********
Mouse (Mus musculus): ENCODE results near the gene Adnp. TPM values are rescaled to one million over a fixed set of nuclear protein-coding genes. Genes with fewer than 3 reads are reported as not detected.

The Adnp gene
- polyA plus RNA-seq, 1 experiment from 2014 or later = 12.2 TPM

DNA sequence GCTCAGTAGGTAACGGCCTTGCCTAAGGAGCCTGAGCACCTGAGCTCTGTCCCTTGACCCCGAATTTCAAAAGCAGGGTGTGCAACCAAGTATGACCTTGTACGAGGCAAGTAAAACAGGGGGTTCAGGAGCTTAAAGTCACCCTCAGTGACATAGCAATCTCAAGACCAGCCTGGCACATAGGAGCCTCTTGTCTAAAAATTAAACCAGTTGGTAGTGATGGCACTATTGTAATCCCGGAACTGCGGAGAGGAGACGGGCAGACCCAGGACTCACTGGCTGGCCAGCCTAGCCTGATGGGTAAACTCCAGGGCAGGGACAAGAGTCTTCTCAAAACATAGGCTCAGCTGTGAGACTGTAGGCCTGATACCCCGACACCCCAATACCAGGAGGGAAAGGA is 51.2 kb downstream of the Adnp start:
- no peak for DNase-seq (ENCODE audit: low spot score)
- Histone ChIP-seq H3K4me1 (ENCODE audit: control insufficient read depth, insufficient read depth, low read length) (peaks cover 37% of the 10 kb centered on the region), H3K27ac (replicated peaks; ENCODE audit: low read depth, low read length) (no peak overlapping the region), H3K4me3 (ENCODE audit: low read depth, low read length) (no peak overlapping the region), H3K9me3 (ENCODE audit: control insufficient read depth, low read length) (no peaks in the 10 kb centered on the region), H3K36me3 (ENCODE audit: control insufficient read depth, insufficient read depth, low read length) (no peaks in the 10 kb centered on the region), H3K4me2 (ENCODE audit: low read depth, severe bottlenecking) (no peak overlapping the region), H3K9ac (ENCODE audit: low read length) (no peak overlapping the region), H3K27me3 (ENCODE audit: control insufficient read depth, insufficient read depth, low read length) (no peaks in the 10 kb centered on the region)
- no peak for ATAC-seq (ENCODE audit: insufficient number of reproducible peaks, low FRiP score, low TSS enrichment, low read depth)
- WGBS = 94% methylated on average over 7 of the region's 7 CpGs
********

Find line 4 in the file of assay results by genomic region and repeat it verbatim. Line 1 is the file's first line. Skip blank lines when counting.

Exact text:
DNA sequence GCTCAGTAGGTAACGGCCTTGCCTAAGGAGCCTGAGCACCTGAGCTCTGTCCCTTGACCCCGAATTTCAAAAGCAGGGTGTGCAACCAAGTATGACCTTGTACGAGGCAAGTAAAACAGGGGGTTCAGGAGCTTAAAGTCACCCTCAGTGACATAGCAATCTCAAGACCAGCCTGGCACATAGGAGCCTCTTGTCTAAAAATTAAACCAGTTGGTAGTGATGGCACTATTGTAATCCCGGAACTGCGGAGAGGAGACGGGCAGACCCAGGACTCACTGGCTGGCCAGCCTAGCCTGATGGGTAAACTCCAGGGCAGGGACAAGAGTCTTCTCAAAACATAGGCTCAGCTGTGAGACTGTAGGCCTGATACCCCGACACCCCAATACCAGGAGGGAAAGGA is 51.2 kb downstream of the Adnp start: